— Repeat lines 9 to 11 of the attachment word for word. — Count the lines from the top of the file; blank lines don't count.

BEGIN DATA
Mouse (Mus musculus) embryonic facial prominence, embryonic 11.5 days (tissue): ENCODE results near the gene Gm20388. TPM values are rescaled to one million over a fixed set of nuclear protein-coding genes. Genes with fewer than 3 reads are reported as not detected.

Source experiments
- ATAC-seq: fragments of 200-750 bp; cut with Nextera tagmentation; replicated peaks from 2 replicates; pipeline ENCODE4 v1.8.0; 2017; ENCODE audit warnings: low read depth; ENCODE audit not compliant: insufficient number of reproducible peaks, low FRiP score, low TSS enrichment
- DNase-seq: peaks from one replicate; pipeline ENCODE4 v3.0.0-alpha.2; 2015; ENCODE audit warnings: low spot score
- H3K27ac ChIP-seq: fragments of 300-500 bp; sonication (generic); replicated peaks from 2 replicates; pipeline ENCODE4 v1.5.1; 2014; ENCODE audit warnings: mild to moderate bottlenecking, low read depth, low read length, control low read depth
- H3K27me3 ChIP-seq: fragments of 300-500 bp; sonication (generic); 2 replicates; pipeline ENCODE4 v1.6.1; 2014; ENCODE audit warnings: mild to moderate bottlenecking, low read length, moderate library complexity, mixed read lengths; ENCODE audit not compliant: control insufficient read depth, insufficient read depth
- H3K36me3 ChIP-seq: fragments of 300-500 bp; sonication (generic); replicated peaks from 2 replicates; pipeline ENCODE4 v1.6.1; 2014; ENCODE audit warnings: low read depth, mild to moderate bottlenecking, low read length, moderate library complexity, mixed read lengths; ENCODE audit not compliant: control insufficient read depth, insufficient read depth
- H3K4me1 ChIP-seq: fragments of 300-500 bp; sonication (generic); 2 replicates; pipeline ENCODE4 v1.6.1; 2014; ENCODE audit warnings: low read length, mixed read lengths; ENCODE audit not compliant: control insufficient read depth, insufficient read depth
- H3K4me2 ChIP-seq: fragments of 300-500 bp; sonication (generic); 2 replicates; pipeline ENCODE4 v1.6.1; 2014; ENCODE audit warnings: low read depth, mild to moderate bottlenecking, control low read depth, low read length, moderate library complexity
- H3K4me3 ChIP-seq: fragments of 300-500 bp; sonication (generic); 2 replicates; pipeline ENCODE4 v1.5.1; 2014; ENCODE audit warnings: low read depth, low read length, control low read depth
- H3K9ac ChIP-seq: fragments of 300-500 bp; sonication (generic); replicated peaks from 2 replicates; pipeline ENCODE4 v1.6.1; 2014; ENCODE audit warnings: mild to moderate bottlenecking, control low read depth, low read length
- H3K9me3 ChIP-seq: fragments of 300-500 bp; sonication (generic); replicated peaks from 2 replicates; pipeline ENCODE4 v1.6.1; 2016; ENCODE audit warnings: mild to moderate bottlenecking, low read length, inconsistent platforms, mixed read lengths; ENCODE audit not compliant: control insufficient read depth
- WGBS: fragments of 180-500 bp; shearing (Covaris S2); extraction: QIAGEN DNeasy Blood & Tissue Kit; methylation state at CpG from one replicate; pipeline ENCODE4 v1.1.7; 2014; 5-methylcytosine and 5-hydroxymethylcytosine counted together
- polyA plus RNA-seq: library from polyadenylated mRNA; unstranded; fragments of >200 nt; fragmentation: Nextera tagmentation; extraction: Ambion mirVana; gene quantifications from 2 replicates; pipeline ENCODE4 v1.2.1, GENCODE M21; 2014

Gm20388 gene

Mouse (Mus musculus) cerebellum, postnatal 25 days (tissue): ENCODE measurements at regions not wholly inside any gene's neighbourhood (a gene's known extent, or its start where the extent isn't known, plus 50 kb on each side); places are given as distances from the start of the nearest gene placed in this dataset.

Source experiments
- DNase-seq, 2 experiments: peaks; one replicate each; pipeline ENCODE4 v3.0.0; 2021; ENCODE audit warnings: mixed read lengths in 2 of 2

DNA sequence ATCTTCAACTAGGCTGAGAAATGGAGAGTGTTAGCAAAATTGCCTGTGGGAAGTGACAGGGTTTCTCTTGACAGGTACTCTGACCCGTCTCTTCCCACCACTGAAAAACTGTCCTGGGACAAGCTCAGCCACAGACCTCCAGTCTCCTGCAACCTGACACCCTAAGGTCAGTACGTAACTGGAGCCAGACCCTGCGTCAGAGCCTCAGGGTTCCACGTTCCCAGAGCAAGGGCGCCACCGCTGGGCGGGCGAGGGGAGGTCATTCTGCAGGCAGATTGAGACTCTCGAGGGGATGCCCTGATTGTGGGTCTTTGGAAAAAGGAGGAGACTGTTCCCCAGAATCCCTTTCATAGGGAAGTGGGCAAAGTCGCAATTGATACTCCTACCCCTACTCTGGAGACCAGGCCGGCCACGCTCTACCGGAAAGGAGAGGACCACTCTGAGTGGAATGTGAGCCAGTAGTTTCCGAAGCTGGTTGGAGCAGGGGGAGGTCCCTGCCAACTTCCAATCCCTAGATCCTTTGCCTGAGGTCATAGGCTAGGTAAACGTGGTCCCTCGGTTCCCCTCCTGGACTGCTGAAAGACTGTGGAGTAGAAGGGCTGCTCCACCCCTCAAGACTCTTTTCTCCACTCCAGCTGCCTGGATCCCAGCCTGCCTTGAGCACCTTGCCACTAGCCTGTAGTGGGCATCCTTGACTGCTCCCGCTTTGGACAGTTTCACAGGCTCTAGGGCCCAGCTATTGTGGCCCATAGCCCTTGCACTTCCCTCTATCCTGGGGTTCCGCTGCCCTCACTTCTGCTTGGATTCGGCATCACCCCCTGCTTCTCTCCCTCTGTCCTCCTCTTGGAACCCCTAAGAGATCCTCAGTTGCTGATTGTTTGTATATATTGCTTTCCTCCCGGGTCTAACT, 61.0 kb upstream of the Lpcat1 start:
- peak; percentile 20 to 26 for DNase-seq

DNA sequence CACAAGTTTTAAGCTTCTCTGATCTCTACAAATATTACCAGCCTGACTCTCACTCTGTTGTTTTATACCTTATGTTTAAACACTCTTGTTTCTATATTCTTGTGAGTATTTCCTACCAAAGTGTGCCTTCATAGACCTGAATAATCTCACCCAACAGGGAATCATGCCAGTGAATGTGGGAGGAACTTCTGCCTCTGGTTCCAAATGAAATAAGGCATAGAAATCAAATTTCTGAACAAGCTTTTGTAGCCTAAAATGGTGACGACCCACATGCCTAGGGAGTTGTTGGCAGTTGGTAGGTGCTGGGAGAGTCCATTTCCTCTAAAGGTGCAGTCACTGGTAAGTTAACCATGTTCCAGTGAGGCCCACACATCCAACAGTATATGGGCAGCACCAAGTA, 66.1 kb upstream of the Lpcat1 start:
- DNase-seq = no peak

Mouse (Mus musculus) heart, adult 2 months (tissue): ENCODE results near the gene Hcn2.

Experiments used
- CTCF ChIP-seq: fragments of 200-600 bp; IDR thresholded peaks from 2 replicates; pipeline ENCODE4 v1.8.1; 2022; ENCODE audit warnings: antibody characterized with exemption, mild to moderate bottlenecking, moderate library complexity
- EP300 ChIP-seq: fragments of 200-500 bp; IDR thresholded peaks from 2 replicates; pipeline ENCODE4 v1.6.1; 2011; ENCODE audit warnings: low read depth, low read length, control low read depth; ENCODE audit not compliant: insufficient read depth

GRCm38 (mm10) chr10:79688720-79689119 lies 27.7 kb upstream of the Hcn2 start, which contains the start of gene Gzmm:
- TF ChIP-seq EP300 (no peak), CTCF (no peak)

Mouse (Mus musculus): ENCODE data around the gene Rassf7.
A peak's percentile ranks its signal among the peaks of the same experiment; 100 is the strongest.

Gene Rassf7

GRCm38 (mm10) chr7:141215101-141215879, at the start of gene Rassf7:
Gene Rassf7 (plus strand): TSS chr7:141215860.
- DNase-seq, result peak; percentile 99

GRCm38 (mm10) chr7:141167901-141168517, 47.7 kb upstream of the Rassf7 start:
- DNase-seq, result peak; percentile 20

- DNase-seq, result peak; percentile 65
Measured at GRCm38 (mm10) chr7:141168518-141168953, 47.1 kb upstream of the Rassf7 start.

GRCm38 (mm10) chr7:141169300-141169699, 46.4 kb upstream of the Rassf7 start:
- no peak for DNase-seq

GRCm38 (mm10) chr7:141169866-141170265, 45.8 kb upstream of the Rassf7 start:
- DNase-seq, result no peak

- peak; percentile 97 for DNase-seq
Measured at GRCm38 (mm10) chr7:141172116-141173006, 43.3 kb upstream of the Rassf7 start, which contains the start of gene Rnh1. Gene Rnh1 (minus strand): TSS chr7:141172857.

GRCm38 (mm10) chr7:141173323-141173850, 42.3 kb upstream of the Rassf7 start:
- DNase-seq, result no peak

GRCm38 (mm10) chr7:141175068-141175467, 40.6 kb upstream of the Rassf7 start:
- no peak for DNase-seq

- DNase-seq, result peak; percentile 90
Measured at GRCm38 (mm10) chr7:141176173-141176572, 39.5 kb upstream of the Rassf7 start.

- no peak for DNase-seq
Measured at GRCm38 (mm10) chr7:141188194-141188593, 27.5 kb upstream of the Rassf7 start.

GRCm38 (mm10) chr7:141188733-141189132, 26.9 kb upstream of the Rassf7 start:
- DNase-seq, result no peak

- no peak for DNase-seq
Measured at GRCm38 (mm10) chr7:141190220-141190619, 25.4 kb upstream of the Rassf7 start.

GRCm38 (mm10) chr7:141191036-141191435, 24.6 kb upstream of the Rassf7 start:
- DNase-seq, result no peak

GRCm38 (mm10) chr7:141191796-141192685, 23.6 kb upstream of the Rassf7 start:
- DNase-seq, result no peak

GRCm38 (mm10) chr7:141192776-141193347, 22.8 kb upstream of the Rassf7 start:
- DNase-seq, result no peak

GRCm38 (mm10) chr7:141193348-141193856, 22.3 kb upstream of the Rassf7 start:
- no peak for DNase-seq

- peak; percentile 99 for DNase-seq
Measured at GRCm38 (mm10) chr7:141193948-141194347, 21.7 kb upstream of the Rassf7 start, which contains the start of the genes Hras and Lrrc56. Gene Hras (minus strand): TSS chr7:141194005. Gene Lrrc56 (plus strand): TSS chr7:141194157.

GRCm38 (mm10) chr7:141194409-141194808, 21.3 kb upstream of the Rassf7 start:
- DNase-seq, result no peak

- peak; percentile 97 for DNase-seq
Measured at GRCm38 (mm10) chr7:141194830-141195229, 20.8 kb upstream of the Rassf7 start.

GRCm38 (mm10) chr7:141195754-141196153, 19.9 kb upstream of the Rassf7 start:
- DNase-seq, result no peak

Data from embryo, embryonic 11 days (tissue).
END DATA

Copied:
- H3K4me2 ChIP-seq: fragments of 300-500 bp; sonication (generic); 2 replicates; pipeline ENCODE4 v1.6.1; 2014; ENCODE audit warnings: low read depth, mild to moderate bottlenecking, control low read depth, low read length, moderate library complexity
- H3K4me3 ChIP-seq: fragments of 300-500 bp; sonication (generic); 2 replicates; pipeline ENCODE4 v1.5.1; 2014; ENCODE audit warnings: low read depth, low read length, control low read depth
- H3K9ac ChIP-seq: fragments of 300-500 bp; sonication (generic); replicated peaks from 2 replicates; pipeline ENCODE4 v1.6.1; 2014; ENCODE audit warnings: mild to moderate bottlenecking, control low read depth, low read length